EU trade mark law: new legislation published

03 February 2016

Audrey Horton

The European Parliament has formally adopted the EU trade mark reform package, which aims to make trade mark registration systems in the EU cheaper, quicker, more reliable and predictable, and it has been published in the Official Journal.


Trade mark registration has been harmonised in EU member states for more than 20 years, and national and Community trade mark (CTM) rights have co-existed since 1996. In 2008, the European Commission (the Commission) commissioned a study by the Max Planck Institute to evaluate the overall functioning of the CTM and national trade mark systems, which resulted in a number of draft amendments to the Trade Marks Directive (2008/95/EC) and the CTM Regulation (207/2009/EC). The Commission adopted the proposed trade mark reform package on 27 March 2013.


The European Parliament formally adopted the EU trade mark reform package at early second reading on 15 December 2015, and it was published in the Official Journal on 24 December 2015. The new European Union Trade Mark (EUTM) Regulation will enter into force on 23 March 2016, whereas the new Trade Mark Directive will enter into force on 13 January 2016. The 28 member states will then have three years in which to implement the Directive into their national laws, except for the administrative invalidation and revocation procedures, for which have been given seven years.

Key proposed changes include the following:

  • The CTM will become the EUTM and the Office for Harmonization in the Internal Market (OHIM) will become the European Union Intellectual Property Office (EUIPO).
  • From 1 October 2017, trade marks will no longer need to be represented graphically as long as they are clear and precise, reflecting the fact that marks can be represented in other ways, such as smells.
  • Goods in transit through the EU will be able to be seized if they infringe EU trade mark rights, even if those goods are not targeted at EU consumers, unless the infringer can prove that there is no trade mark infringement in the country of final destination.
  • There will be extended protection for intervening rights so that it will not be possible to prevent the use or registration of a later mark if, at the filing date, the earlier mark could have been revoked for non-use.
  • Proof of use, in actions based on rights registered for more than five years, will be able to be requested in all infringement, opposition and invalidity actions.
  • The “own name” defence will be restricted to natural persons and use as a trading or company name is specifically identified as a potentially infringing act.
  • Use in comparative advertising will be an infringing act unless it meets the criteria of the Comparative Advertising Directive (2006/114/EC) (existing position codified).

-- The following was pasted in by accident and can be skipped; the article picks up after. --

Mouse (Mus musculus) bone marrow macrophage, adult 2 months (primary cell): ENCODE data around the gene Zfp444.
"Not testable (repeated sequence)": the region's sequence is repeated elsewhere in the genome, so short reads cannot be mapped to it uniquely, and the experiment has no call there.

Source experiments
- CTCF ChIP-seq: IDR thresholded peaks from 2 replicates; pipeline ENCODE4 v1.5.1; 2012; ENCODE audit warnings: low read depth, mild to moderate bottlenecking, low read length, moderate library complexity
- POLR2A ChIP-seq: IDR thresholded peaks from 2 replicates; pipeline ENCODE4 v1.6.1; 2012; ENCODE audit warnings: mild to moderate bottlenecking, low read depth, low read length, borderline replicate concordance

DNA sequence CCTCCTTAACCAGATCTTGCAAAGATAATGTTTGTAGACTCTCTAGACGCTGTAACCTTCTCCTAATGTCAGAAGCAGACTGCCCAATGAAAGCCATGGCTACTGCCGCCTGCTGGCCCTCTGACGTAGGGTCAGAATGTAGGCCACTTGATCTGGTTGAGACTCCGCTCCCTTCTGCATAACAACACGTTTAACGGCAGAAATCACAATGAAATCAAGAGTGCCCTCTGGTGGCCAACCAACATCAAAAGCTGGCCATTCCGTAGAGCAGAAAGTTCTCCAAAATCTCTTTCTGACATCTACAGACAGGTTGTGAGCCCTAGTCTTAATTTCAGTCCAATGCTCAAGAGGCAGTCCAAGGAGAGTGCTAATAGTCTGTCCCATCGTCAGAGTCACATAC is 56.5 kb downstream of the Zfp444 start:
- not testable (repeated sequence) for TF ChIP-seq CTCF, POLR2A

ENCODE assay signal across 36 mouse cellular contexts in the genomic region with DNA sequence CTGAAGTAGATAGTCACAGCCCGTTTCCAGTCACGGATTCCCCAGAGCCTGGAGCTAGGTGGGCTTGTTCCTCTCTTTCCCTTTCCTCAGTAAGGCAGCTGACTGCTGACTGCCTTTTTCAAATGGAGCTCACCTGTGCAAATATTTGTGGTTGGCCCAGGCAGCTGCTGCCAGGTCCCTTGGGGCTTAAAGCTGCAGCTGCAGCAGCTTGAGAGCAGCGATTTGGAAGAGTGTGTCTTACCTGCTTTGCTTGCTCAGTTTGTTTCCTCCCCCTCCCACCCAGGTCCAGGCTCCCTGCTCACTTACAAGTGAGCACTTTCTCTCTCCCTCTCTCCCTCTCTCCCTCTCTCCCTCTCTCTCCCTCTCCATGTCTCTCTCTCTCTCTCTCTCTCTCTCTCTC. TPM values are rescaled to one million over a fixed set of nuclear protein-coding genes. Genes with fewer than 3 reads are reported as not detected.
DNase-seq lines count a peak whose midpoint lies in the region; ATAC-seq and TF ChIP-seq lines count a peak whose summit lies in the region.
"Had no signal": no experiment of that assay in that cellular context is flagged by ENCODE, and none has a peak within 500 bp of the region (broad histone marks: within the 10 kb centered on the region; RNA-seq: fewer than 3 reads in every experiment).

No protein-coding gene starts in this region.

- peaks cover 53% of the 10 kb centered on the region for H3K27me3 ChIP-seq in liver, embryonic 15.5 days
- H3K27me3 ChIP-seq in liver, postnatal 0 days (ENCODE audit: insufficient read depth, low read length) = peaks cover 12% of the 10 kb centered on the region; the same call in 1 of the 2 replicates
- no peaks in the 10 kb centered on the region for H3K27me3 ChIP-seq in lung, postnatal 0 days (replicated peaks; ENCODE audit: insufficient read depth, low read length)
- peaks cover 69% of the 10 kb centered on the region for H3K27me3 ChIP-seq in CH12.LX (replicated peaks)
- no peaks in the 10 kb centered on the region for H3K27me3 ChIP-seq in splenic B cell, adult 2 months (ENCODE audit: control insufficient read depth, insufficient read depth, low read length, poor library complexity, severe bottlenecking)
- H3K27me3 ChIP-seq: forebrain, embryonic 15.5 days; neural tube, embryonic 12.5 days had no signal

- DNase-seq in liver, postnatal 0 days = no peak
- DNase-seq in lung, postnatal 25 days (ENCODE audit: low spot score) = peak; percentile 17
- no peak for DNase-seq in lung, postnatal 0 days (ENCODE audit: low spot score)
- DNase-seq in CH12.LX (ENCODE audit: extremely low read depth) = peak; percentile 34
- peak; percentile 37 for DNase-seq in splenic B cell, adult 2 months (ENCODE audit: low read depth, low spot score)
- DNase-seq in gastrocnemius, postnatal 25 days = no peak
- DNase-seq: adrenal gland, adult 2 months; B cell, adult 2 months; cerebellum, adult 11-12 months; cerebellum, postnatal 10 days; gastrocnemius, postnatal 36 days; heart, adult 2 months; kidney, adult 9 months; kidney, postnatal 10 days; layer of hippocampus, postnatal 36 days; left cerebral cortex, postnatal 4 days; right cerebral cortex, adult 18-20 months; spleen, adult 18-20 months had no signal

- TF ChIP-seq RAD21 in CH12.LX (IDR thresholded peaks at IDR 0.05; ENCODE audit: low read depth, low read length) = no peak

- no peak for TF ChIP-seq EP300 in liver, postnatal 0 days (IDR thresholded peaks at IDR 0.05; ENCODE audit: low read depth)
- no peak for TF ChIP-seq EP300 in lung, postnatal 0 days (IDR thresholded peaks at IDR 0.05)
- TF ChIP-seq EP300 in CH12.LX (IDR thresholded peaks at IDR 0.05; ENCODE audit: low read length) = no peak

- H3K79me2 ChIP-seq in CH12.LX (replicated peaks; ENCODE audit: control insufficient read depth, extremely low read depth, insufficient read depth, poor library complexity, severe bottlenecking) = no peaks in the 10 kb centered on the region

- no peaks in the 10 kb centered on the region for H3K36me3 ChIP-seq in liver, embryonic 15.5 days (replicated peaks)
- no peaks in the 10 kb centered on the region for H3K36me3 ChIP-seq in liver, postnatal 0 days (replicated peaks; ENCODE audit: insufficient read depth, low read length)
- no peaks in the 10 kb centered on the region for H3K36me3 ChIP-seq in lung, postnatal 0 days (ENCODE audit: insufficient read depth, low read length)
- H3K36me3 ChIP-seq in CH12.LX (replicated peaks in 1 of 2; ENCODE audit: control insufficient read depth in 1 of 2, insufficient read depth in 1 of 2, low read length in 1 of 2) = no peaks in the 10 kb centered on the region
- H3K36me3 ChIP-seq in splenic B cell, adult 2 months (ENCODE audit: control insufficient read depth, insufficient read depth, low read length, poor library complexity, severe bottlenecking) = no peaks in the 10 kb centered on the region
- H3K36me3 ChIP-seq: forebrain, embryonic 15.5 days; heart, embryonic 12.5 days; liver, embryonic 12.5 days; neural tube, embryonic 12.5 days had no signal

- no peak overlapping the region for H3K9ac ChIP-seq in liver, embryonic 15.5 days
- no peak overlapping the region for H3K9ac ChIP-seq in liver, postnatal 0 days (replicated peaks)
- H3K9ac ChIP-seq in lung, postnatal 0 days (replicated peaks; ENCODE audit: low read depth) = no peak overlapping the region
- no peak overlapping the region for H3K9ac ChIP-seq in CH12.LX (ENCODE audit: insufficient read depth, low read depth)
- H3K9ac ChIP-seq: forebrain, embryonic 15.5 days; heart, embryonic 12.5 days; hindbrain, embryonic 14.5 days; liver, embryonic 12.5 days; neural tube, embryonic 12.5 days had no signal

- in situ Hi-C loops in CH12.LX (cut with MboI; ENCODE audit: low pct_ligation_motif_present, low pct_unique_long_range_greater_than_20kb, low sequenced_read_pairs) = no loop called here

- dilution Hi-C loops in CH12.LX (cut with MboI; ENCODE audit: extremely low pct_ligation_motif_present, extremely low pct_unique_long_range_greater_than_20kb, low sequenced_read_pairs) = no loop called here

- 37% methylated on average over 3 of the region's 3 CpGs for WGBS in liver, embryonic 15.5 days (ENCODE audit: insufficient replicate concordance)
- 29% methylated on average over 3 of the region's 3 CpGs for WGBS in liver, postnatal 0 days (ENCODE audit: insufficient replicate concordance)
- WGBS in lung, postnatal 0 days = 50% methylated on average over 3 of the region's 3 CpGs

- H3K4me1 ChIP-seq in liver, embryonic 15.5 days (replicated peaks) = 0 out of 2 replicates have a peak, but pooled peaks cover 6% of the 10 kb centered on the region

• Preparatory acts, such as the distribution and sale of labels, packaging and similar items that may subsequently be combined with infringing products, will potentially be infringing acts.
  • Administrative proceedings for invalidation and revocation in intellectual property offices, as opposed to only in court proceedings as currently in Benelux, France, Italy and Spain and other places, will become mandatory.
  • Class heading terms in the specifications of trade mark applications and registrations will only cover the literal meaning of the words, no matter what the filing date of the application or registration.
  • There will be a new fee structure for EUTM applications aimed at preventing everyone automatically applying to register in three classes.

The new legislation, which has been a very long time coming since the original proposals for reform in 2007, will make a number of important changes to EU trade mark law. While many changes may not be implemented immediately, the changes to the CTM Regulation will be in place within a relatively short timeframe on 23 March 2016.

First published in the January/February 2016 issue of PLC Magazine and reproduced with the kind permission of the publishers. Subscription enquiries 020 7202 1200.


  • European Parliament: legislative resolution on the Council position at first reading with a view to the adoption of a regulation of the EEP and of the Council amending Council Regulation (EC) 207/2009 on the Community trade mark and Commission Regulation (EC) 2868/95 implementing Council Regulation (EC) 40/94 on the Community trade mark, and repealing Commission Regulation (EC) 2869/95 on the fees payable to the Office for Harmonization in the Internal Market (Trade Marks and Designs), 15 December 2015.
  • European Parliament: legislative resolution on the Council position at first reading with a view to the adoption of a directive of the EP and of the Council to approximate the laws of the member states relating to trade marks (recast), 15 December 2015,